parenting is mind-boggling at times

    • its very sad to see n hear that…Kids being bullied or treated badly or even mocked ..its a shame on upbringing But I guess that’s how kids come to know difference between good n bad ..

    • It is indeed amazing that 2 kids brought up in the same family are so different, Sujatha. Parenting is the toughest job on earth. What you have at stake is most precious.

    • Bullying is on the rise. There is so much rage in the kids these days, and they pick on the meeker ones. It is so sad. But, we have to protect our kids.

  10. Your post reminded me of my son’s childhood and the same dilemmas I had.
    Your son’s friend is also right in a way,for some time learners have to be patient..like my son was always happy to be included in the team:) even if they made him stand on the boundary doing nothing much or made golkeeper…and then he started playing badminton and TT so well that he was always the captain of the team.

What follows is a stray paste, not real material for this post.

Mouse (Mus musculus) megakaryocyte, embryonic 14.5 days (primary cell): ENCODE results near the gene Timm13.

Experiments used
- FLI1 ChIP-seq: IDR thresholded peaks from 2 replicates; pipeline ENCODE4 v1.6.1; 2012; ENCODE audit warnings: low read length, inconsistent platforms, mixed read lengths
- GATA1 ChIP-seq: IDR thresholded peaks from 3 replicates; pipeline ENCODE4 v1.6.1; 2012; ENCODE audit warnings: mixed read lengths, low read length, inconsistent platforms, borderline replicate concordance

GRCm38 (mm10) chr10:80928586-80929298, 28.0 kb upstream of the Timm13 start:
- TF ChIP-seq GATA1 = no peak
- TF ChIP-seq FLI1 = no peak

Today times have changed , so even children have become very rude in telling, otherwise earlier the same thing was told in placating tones.

    Such sports bring the feeling of team work…if the friend was good so far, then may be look for boys who play in the same range….

    • Yes Renu, that is what my son did, doing small things around the field so that he can be included in the team. But there are always one or two hostile elements in the team. I am surprised that a child does not see that he is benefitting too. It is not as if he is being asked to be a good Samaritan, he is getting to learn something in the bargain too. Well there are 3 groups of boys — one is very old kids, one is his age and one slightly older. The slightly older group is the one he plays with these days.